NYPD Surge on Hells Angels HQ
(New York's Finest vs. Hells Angels)
Now, assault is serious business, and by all accounts the 52-year-old woman who was found beaten unconscious on the sidewalk outside the Hells Angels headquarters on East Third Street in Manhattan Sunday night was left in a terrible way.
Still, one has to wonder at the clusterfuck of forces the NYPD mustered to raid the biker hangout on Monday in hopes of nabbing the thug or thugs who did it.
By mid afternoon, police had cordoned off the block and lined First Avenue with an armada of trucks and emergency services vehicles—even the nifty armor-plated vehicle above, which looked like some kind of tank/SUV hybrid.
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There were SWAT cops in bullet-proof vests with bomb-sniffing dogs, snipers posted on neighboring rooftops, even a pair of NYPD helicopters that swooped over the area for hours as detectives waited for a judge to sign off on a warrant to search the place and seize videotapes from the security cameras posted at the club's entrance.
But if you're getting a warrant, why bring out all the big guns?
"Every time we go through their door, it costs us millions so they want to do this right by the book," said one officer, referring to the history of legal judgments that the Hell's Angels have won against the city for busting in without proper paperwork.
So a mini-tank is by the book?
"They're crazy hippies who work on bikes. They're not rational," one tabloid reporter weighed in, as if that explained it.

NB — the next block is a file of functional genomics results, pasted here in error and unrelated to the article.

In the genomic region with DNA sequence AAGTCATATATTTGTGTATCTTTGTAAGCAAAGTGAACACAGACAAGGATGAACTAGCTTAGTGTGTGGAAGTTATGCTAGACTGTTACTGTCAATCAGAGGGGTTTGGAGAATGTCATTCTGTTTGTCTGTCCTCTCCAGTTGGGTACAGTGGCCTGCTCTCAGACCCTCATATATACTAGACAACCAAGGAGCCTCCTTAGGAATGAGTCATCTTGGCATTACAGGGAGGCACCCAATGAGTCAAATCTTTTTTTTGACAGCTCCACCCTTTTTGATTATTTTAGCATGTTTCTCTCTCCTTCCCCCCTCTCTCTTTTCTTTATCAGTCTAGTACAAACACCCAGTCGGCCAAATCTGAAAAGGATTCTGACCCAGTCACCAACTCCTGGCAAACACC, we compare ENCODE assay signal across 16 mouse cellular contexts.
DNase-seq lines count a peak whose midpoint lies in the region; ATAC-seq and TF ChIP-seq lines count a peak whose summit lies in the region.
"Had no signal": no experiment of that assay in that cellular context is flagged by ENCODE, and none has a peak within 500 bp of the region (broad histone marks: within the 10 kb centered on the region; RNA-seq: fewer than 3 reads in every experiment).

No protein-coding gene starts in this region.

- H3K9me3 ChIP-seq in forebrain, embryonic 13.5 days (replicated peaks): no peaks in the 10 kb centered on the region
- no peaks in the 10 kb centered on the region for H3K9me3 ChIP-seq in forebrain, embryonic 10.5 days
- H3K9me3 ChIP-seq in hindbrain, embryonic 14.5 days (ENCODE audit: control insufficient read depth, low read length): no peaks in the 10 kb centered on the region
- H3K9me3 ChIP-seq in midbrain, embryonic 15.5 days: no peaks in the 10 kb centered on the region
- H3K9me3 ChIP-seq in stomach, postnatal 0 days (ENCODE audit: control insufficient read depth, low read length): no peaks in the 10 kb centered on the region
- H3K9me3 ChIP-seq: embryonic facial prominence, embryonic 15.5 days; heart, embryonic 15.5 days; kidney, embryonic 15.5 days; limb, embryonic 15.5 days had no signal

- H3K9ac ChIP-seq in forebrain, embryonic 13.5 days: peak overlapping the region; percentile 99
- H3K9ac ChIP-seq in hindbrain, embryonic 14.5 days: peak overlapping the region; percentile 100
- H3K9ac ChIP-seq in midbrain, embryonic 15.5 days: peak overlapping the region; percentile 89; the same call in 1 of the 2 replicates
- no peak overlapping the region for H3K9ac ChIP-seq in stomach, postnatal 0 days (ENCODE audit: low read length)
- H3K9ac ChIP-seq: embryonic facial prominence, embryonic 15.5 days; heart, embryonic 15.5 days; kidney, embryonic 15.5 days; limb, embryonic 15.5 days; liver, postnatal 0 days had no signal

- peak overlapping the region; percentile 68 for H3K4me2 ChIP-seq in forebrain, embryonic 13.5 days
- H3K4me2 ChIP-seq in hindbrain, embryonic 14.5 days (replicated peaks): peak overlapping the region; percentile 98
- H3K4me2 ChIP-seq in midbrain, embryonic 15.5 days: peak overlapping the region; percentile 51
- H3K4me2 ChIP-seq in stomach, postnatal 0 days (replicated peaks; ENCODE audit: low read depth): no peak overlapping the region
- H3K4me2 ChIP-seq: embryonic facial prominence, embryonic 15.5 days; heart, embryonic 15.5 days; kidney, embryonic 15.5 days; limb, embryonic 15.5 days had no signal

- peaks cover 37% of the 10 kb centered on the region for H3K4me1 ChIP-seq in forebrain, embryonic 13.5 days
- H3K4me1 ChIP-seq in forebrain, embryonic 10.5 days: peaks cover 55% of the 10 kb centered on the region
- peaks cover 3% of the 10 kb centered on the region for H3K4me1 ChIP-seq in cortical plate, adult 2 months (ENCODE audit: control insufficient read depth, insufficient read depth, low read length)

Though cops aren't saying much, word on the street is the woman, identified in the news as Roberta Shalaby, had been partying a few doors down at a bar called The Edge and got in a tiff there with some Hells Angels from out of town, possibly California. "They got in some kind of confrontation at the bar and then she went to bang on the door [of the club] and somebody beat her up," said a guy named "True" with a busted-up hand who said he was an extreme fighter.
True, who lives on East 2nd, said he walked by and found the woman bleeding on the sidewalk around 11:45 p.m. Sunday night, just as the ambulances were arriving. But he doubted any of the New York Angels could have done such a thing. "I've lived around the block since 1975, and these guys here have done nothing bad," True insisted. "They stop guys from hanging out and smoking crack on the street, and all that shit. They keep it safe for us."
(Waiting for something to go down)
Clearly the NYPD feel otherwise. Their 24-like surge on 77 East 3rd drew scores of bystanders who shivered in the street for hours on Monday, hoping to catch some action. "Can someone hurry up and do something violent so we can get this show on the road?" demanded one guy with a videocam, in half jest.
But the Angels weren't playing. At around 5 p.m. the warrant arrived along with the Hells Angels prez and some other beefy-looking guys, who after a few moments of negotiation, agreed to cooperate with the detectives. According to Hells Angels lawyer Ron Kuby, the cops removed five bikers in cuffs then released all but one, who was still being held for questioning.
With TV cameras clustered, Kuby was quick to play the Hells Angels as victims of "decades of police harassment," while ridiculing the NYPD's "show-off" tactics.
"I guess a lot of cops didn't have a chance to go to Iraq so they're creating Falluja on Third Street. Or maybe they're just upset Will Smith is getting all the press."
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